Later, Nuada says that when rare creatures like him and Hellboy die, the world is poorer for it. The unspoken assumption is that there are so many human beings that, when we die, the world is better for it.
Yet, in the end, we the audience cannot really be allowed to go there. (In a subtle touch, Del Toro’s Tolkienesque elves have horribly pasty, leathery, scarred faces. Such heresies, it is clear, can never be uttered by someone as beautiful as Cate Blanchett or Orlando Bloom.)
Hellboy does not go there either. Vulgar, “assimilated” demon-American that he is, Hellboy is completely unmoved by Nuada’s logic and dispatches the elemental without qualms. Then, in the movie’s one scene of true poetic beauty, the dying elemental expires in clouds of pollen and carpets of lush grass, transforming a New York street into a verdant glade.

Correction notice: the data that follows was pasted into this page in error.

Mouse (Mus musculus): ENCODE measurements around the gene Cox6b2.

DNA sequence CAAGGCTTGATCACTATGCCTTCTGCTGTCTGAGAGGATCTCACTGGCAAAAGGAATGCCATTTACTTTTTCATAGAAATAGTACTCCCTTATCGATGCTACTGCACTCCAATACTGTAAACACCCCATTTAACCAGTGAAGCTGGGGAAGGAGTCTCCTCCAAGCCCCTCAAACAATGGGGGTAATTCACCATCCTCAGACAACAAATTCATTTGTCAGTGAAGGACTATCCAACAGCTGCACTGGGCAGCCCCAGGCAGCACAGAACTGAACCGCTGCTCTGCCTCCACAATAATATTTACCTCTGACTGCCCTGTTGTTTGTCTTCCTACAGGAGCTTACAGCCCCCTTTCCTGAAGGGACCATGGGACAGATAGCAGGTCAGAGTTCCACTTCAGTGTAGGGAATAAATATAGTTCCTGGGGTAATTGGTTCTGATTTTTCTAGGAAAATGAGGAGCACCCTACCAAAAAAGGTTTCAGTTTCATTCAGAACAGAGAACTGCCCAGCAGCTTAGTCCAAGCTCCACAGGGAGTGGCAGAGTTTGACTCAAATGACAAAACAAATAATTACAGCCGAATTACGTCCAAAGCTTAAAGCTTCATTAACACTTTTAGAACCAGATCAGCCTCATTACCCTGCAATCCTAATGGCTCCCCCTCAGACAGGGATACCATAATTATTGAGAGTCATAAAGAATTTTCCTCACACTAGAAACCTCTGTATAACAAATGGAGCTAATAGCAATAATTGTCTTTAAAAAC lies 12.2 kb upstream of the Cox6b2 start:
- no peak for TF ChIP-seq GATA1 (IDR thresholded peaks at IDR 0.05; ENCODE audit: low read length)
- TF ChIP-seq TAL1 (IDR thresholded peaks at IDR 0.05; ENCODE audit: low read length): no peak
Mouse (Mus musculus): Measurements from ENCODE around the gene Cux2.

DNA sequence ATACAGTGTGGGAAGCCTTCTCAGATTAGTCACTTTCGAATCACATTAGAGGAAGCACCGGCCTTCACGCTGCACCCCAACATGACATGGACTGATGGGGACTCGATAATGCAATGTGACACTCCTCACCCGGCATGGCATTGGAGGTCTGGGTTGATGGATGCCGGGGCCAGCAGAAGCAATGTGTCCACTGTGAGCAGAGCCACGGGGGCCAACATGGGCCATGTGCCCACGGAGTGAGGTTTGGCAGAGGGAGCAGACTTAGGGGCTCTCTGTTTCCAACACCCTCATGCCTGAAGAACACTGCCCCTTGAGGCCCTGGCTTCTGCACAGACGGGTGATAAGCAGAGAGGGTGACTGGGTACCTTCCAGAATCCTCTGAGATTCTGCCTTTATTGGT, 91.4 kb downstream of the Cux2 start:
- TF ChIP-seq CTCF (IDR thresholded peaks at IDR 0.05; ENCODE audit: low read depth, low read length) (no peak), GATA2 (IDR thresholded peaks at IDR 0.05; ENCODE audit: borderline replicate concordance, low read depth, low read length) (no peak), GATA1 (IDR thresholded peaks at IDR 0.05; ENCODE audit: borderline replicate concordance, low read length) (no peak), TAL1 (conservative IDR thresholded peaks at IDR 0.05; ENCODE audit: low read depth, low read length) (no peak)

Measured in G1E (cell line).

It is a shame that Del Toro squanders a superb opportunity to inject depth and dramatic tension into his script. Even if Hellboy remained loyal to mankind in the end, it would have made the movie infinitely more interesting if he at least entertained some doubts.
Furthermore, such doubts would have been in keeping with another theme in the movie: the choice between love and the world. Hellboy’s spouse, the psychic fire-starter Liz Sherman, gives Hellboy the choice of choosing her or his mission. His mission, of course, is to save the world. Hellboy chooses Liz. Later in the movie, Hellboy is mortally wounded. Liz encounters the Angel of Death, who tells him that Hellboy’s destiny is to destroy the world. Then the angel gives her a choice: to let him die then, thus saving the world, or to save him so he can be with her. She chooses love over the world, and Hellboy’s life is restored. Abe Sapiens also chooses love at the cost of the destruction of the world. He is in love with Nuada’s twin sister Princess Nuala. Allowing her to die would save the world, but he chooses love.